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Cell. 2016 Dec 15;167(7):1829-1838.e9. doi: 10.1016/j.cell.2016.11.017. Epub 2016 Dec 8.

Naturally Occurring Off-Switches for CRISPR-Cas9.

Author information

1
Department of Biochemistry, University of Toronto, 1 King's College Circle, Toronto, ON M5S 1A8, Canada.
2
RNA Therapeutics Institute, Program in Molecular Medicine, University of Massachusetts Medical School, 368 Plantation Street, Worcester, MA 01605-2324, USA.
3
Department of Molecular Genetics, University of Toronto, 1 King's College Circle, Toronto, ON M5S 1A8, Canada.
4
RNA Therapeutics Institute, Program in Molecular Medicine, University of Massachusetts Medical School, 368 Plantation Street, Worcester, MA 01605-2324, USA. Electronic address: erik.sontheimer@umassmed.edu.
5
Department of Biochemistry, University of Toronto, 1 King's College Circle, Toronto, ON M5S 1A8, Canada; Donnelly Centre for Cellular and Biomolecular Research, University of Toronto, 160 College Street, Toronto, ON M5S 3E1, Canada. Electronic address: karen.maxwell@utoronto.ca.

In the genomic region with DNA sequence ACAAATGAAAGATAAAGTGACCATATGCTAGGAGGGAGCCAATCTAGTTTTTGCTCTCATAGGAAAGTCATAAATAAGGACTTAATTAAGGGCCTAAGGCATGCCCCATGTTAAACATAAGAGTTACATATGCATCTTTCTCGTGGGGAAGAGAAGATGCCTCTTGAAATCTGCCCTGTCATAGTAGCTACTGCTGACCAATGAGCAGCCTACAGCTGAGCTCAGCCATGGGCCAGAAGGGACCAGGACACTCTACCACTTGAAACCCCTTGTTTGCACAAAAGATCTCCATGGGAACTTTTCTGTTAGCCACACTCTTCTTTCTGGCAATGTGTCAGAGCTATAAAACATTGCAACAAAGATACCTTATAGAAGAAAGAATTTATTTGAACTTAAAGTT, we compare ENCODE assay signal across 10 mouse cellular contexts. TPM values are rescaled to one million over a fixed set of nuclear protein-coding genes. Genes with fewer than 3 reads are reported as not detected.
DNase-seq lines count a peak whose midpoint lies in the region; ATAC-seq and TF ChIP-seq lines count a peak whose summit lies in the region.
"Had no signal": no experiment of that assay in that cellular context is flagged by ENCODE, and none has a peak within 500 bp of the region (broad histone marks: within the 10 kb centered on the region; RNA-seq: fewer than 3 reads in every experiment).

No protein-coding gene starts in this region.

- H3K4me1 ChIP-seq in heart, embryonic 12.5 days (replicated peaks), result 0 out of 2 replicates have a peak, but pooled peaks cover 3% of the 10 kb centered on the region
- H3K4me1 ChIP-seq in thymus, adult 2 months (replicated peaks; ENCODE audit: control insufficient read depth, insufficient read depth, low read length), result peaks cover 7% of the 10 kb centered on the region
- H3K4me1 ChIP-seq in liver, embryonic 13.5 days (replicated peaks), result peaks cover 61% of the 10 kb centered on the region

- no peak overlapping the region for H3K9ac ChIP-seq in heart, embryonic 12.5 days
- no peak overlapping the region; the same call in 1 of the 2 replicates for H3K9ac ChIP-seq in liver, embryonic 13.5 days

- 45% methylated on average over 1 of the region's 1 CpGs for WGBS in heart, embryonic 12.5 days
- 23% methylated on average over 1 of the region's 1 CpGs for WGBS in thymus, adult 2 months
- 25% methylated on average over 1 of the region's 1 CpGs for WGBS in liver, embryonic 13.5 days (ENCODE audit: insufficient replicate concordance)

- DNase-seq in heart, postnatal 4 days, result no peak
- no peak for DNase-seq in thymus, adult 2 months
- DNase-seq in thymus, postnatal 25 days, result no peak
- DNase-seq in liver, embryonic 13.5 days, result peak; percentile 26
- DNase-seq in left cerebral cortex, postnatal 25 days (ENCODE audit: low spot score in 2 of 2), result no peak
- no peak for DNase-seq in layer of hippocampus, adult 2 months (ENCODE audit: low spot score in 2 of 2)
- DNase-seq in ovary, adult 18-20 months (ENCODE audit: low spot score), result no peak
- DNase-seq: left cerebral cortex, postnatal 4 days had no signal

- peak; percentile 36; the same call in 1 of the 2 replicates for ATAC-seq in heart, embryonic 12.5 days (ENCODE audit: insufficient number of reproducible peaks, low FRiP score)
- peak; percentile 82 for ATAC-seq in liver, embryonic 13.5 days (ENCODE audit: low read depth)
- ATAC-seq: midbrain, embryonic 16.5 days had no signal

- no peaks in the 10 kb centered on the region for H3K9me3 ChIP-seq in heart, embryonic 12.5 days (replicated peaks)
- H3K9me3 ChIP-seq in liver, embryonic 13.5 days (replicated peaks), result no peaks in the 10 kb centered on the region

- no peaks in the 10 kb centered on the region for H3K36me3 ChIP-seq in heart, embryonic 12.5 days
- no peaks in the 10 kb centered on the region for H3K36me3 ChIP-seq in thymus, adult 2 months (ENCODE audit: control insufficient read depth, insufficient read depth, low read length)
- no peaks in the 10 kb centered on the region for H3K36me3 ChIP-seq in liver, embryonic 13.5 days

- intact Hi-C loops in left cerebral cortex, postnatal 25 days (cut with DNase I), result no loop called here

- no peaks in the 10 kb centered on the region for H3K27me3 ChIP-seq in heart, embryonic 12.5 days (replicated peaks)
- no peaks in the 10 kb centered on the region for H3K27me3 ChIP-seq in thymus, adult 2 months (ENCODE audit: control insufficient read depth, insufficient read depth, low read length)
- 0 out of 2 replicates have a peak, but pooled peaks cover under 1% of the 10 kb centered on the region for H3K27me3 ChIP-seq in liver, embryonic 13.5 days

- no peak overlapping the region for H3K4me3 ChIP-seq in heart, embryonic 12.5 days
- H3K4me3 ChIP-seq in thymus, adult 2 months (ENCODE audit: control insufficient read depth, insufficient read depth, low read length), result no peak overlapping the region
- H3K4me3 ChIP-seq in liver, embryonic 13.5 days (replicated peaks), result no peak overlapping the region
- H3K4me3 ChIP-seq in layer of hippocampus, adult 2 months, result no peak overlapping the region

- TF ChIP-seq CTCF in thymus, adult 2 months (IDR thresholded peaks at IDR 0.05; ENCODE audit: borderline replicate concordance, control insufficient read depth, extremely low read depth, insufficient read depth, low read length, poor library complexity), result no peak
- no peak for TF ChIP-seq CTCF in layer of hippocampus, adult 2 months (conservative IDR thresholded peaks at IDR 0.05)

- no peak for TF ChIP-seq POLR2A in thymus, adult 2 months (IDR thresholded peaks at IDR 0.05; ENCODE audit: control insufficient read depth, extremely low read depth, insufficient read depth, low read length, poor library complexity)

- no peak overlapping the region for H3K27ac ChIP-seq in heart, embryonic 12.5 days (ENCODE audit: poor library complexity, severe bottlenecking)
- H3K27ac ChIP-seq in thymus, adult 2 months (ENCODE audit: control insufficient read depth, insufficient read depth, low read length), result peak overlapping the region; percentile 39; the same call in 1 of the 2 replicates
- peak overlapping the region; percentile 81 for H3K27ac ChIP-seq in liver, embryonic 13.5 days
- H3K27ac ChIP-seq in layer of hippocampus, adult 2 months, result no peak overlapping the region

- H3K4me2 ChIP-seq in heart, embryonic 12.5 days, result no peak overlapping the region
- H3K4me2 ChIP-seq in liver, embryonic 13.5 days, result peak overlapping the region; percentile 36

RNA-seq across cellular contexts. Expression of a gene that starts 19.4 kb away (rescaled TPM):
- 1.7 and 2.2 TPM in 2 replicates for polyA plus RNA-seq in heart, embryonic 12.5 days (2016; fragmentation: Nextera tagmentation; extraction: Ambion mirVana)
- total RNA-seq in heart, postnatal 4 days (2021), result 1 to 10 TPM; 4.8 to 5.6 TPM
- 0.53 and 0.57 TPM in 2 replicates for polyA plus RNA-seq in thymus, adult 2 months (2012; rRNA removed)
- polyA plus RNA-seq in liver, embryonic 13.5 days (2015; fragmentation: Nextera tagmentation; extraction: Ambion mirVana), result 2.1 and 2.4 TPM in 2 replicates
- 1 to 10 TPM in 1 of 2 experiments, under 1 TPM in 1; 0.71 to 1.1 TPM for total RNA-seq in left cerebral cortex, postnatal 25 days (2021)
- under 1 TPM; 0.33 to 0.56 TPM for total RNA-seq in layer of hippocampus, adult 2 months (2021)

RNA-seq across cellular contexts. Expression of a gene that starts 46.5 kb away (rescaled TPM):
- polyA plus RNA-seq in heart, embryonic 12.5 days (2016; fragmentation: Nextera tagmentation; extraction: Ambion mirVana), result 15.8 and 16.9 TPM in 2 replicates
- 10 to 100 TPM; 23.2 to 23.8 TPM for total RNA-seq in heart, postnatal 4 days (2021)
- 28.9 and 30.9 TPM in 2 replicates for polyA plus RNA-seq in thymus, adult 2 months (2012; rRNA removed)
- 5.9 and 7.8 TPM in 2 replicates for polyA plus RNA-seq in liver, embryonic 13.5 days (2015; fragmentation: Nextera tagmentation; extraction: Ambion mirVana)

6
Department of Biochemistry, University of Toronto, 1 King's College Circle, Toronto, ON M5S 1A8, Canada; Department of Molecular Genetics, University of Toronto, 1 King's College Circle, Toronto, ON M5S 1A8, Canada. Electronic address: alan.davidson@utoronto.ca.

Abstract

CRISPR-Cas9 technology would be enhanced by the ability to inhibit Cas9 function spatially, temporally, or conditionally. Previously, we discovered small proteins encoded by bacteriophages that inhibit the CRISPR-Cas systems of their host bacteria. These "anti-CRISPRs" were specific to type I CRISPR-Cas systems that do not employ the Cas9 protein. We posited that nature would also yield Cas9 inhibitors in response to the evolutionary arms race between bacteriophages and their hosts. Here, we report the discovery of three distinct families of anti-CRISPRs that specifically inhibit the CRISPR-Cas9 system of Neisseria meningitidis. We show that these proteins bind directly to N. meningitidis Cas9 (NmeCas9) and can be used as potent inhibitors of genome editing by this system in human cells. These anti-CRISPR proteins now enable "off-switches" for CRISPR-Cas9 activity and provide a genetically encodable means to inhibit CRISPR-Cas9 genome editing in eukaryotes. VIDEO ABSTRACT.

KEYWORDS:

CRISPR-Cas; Cas9; Neisseria meningitidis; anti-CRISPR; genome editing; phage

PMID:
27984730
PMCID:
PMC5757841
DOI:
10.1016/j.cell.2016.11.017
[Indexed for MEDLINE]
Free PMC Article

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